by David Malone
Piraeus Bank, Greece’s forth largest lender, said today its profits for the first 9 months of this year were down 94%!
Earlier this year Piraeus was one of Greece’s poster boys for the strength of their recovery and the certainty of growth – so much so that Piraeus was bidding to take over the government’s stake in two even more ailing Banks, ATE Bank and Hellenic Postbank. Needless to say that offer has been withdrawn.
The 94% collapse in profits is due, they said, to increasing losses on bad debts. Those would be the bad debts that Greece had sorted out and the European Bail out had double sorted out. Look boys and girls 15% is an increase. 60 % is a rude shock. 94% is slamming into a concrete block.
But it’s just Greece right? Like Ireland is ‘just’ Ireland.
Let’s look at who Piraeus has close links to – its major correspondents. They are, from their own paperwork:
Germany – Deutsche Bank, Commerzbank plus two Landesbanks – the Hessen and the Beyerische. The latter should make you wince.
France – Societe General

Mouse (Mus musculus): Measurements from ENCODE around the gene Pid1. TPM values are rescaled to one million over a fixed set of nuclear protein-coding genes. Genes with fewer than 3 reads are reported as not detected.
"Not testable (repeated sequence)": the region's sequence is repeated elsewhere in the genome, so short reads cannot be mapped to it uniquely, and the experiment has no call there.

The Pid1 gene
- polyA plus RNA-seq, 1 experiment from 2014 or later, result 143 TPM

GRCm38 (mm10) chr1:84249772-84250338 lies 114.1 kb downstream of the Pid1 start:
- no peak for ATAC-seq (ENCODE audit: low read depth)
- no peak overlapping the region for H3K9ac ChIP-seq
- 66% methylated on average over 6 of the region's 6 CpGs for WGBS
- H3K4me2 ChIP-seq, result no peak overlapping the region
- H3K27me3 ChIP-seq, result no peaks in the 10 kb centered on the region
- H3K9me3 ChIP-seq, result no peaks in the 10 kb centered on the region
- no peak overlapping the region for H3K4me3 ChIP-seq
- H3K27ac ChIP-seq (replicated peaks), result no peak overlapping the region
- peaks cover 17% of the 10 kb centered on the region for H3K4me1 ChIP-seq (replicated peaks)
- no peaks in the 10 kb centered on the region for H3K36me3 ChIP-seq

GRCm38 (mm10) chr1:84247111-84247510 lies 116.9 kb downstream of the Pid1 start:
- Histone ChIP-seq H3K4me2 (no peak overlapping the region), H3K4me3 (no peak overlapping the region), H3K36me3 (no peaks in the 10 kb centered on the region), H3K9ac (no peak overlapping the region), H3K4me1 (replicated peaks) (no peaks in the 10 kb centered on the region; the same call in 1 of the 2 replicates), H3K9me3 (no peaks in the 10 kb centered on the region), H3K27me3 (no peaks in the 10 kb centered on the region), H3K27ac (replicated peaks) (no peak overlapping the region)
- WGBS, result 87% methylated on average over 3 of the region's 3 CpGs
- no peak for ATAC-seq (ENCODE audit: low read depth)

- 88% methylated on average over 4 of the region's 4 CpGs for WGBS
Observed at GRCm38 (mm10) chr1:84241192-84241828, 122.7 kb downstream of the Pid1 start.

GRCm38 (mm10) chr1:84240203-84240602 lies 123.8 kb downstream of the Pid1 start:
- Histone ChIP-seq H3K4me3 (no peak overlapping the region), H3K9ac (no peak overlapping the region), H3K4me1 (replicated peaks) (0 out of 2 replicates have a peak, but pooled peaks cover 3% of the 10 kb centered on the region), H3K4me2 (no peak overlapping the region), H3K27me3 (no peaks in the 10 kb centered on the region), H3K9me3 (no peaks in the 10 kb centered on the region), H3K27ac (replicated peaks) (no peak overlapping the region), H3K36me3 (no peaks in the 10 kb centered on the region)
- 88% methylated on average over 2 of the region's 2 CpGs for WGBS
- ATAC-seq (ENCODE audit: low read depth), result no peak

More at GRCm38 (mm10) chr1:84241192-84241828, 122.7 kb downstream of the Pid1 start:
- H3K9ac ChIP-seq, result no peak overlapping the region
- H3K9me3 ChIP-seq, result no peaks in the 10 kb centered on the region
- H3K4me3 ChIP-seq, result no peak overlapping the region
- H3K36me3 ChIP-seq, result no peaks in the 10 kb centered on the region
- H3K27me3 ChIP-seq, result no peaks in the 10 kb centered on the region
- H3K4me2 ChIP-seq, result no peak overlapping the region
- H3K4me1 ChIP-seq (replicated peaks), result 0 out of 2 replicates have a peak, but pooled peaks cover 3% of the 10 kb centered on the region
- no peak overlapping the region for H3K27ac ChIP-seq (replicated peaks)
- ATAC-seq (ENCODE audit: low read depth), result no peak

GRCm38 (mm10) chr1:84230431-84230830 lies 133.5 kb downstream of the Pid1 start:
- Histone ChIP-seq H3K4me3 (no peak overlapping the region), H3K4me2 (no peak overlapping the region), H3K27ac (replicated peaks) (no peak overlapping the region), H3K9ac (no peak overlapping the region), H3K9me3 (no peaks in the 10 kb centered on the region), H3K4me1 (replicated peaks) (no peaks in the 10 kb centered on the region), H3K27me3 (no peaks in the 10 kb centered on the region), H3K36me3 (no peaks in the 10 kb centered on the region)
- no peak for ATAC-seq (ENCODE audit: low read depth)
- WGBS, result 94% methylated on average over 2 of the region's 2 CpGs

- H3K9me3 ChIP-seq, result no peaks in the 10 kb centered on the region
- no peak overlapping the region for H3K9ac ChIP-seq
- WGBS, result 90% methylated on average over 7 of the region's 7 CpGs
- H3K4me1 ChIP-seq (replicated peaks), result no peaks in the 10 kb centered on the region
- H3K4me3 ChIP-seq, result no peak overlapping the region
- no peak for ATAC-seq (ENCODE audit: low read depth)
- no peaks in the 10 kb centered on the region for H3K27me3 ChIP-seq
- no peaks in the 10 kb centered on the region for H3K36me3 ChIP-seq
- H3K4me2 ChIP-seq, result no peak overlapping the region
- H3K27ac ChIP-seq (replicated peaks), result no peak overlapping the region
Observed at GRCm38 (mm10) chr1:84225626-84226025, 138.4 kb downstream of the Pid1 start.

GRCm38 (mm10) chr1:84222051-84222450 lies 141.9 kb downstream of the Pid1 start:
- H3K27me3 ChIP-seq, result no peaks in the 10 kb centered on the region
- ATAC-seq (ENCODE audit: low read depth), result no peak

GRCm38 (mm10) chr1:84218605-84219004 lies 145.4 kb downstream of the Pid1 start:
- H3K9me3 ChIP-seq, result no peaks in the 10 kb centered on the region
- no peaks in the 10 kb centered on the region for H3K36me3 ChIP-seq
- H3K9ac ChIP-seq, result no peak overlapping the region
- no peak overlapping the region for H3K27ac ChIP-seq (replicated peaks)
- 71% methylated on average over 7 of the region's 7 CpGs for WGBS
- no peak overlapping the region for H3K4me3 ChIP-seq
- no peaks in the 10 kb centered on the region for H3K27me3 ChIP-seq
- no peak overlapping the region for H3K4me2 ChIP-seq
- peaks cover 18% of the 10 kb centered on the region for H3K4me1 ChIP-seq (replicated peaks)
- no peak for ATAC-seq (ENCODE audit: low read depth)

Ireland – Bank of Ireland
GB – RBS, Nat. West, HSBC
Italy – Unicredit ( actually it is through Unicredit Austria but therein lies a sordid tale. Unicredit Austria also appears again on the list via its ZAO Unicredit Bank in Russia – you join the dots)
USA Bank of New York, JP Morgan Chase.
There are others from other countries – Danske Svensca, Sumitomo.
So will the problem at Piraeus spread or be contained? I leave you to decide. Also worth a brain cell is the question m- is it likely that Piraeus is the only Greek bank whose profits are dying?
And if you think the answer to that is ‘no’ then what of the epic mythology of Greek growth?
Greece is sinking. It’s banks are bleeding like naked fat men rolling in rusty razor blades, its fiction of growth is in tatters and its austerity measures are not going to hold. While at the other periphery Ireland is similar trouble. And between them sit THE SAME German and French, Italian and Austrian Banks who are exposed to BOTH of them
Oh yeah sure it’s all contained!
This article is reproduced with thanks to David Malone. He is the author of the book Debt Generation. You can read and listen to excerpts from his book here: http://www.debtgeneration.org/index.php